An eventful week in the markets as the Fed announcement on Wednesday provided an unexpected surprise with regard to their expected forward path of interest rates.
If you don’t know, the Fed releases a dot-plot graph in their policy statements which shows each Governor’s expected forward path of interest rates (see adjacent graphic). These charts are closely watched for changes in policy as Fed officials do not say publicly what they think in private. In essence, this chart allows Fed officials to indirectly communicate to the public their own individual thoughts on the direction of interest rates.
This week was a big change from the September dot-plot where there were projections for one more 25bps rate increase. In fact, there are no further rate hikes expected and several members now expect 75-100bps in rate cuts in 2024. The rationale could be based in lower inflation or a weakening economy or it may mean that the distortion fields from the COVID shutdowns are now beginning to fade and a less hawkish policy is required.
The S&P 500
The stock market loved the inflation data from earlier this week and the dot-plot was the cherry on top. The DOW made new all-time highs and the S&P is now headed in the same direction. You can see the S&P’s price action on the right side of the chart and the momentum indicators at the bottom show there could be more upside into 2024.
10-Year Treasury Yields
The chart below shows the 10Yr Treasury yield as a 5-wave impulse pattern and that means we should see rates continue higher in the coming years. In the meantime, the 10Yr is falling and is likely to retrace back to 3.23% and maybe a bit lower. This would certainly be good for the residential and commercial real estate markets and provide a positive development for high yield bonds and equities.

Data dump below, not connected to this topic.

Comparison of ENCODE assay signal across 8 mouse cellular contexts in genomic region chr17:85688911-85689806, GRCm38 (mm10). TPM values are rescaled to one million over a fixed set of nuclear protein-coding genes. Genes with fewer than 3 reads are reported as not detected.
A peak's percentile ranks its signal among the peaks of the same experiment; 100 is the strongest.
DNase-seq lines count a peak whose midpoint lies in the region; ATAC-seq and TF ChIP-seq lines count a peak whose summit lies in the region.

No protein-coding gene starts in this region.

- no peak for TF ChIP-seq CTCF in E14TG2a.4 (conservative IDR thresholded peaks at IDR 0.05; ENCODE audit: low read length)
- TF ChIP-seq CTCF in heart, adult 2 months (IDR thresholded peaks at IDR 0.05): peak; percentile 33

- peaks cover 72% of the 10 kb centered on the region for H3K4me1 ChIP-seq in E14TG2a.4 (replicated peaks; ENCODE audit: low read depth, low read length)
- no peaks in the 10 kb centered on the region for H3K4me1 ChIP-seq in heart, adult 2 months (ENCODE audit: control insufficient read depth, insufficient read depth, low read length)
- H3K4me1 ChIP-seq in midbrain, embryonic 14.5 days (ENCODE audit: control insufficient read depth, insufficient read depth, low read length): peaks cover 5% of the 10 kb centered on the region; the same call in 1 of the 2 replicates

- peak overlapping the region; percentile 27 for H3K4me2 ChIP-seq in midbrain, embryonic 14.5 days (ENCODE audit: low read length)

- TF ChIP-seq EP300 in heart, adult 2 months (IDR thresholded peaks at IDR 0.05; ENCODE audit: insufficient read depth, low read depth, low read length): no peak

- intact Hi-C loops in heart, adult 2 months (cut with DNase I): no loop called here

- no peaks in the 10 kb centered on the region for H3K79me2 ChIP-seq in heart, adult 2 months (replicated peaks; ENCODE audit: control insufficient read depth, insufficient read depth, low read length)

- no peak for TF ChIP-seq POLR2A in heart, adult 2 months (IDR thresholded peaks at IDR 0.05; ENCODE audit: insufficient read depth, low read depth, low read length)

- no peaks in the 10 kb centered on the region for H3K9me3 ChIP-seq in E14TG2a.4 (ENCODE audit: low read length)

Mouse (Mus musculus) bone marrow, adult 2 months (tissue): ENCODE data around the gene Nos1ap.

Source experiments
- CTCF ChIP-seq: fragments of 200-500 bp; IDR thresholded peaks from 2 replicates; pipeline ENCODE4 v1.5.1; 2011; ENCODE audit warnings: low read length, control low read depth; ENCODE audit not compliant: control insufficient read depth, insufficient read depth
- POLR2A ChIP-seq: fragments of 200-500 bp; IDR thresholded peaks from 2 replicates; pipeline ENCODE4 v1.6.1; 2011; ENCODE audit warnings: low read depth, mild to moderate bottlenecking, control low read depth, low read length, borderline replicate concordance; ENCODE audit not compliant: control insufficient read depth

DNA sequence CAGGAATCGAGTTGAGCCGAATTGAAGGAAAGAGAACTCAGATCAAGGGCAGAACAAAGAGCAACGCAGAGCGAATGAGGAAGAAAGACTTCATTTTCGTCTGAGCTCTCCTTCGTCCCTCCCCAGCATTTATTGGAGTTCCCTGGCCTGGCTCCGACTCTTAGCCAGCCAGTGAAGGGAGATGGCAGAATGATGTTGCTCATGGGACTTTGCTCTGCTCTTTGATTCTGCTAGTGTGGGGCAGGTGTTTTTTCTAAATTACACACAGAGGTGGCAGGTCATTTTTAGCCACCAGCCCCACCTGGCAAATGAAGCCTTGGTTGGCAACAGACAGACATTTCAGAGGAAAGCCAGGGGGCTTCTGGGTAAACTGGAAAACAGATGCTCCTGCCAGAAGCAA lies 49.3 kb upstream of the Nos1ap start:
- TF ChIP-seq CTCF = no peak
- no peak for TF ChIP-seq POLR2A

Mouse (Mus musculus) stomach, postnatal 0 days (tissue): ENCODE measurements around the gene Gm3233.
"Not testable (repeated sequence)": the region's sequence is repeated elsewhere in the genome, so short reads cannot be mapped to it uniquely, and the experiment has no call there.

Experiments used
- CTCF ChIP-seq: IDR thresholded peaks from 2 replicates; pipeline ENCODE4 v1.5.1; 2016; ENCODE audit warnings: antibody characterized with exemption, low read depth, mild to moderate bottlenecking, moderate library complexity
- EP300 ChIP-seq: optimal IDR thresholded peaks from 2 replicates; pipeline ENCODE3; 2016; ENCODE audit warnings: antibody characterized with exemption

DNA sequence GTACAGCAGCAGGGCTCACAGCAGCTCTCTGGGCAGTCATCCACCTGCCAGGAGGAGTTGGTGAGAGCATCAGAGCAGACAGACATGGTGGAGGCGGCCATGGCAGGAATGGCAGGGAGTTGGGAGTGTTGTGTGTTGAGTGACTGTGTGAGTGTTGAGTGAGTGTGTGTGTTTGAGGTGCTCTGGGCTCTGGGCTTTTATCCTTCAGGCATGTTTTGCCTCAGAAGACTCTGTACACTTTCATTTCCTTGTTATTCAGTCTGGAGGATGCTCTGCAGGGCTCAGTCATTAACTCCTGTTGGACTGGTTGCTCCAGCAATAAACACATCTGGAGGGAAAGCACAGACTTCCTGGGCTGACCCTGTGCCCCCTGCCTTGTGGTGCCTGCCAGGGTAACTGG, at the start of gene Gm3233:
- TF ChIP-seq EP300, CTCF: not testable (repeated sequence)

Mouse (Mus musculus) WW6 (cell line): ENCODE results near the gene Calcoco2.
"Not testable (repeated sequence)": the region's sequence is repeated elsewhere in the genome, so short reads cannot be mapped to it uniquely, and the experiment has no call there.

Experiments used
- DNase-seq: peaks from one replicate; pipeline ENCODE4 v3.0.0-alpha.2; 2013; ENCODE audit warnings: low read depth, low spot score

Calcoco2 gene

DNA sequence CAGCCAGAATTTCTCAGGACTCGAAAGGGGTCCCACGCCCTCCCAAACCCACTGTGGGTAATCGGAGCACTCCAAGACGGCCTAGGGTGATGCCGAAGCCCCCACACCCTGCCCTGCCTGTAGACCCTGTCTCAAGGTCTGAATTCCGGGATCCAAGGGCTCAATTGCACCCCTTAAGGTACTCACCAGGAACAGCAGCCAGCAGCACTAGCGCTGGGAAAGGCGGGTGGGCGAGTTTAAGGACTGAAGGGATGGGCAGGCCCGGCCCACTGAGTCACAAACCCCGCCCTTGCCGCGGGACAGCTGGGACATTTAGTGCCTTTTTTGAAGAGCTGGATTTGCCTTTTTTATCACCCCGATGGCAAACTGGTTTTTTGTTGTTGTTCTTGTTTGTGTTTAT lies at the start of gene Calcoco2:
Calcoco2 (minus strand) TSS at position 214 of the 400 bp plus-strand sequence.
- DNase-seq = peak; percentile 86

The Shape of the Yield Curve
An inverted yield curve has been a very good predictor in the post WWII era for recessions – typically within 24 months. The only exception was in 1966 but the DOW made a 13-year high so it did signal weaker times on the horizon. Will today’s environment be an exception to this relationship? There is an argument to be made that shutting down supply chains in 2020 had distortion effects that are still reverberating around global economies as the boom/bust cycle among the various sub-sectors of the economy are apparent. There is bad news out there but not all at once and in the same place which is typical of most recessionary environments where the economy falls off a cliff.
This makes the job of the Fed very tricky as their tools are blunt and work with lags. So, the question will be how the curve flips from inverted to positively sloped. As you can see in the chart earlier of 10Yr yields, we should expect long bonds to rise in yield and if the Fed cuts next year then we should have a normalized yield curve in the latter half of 2024. So, this rate cycle looks to have concluded and now we are on to watching earnings reports, job creation and inflation (or deflation) for signs of an upcoming recession. So far, we are not seeing it.
Thank you for being a subscriber!
President, Kisco Capital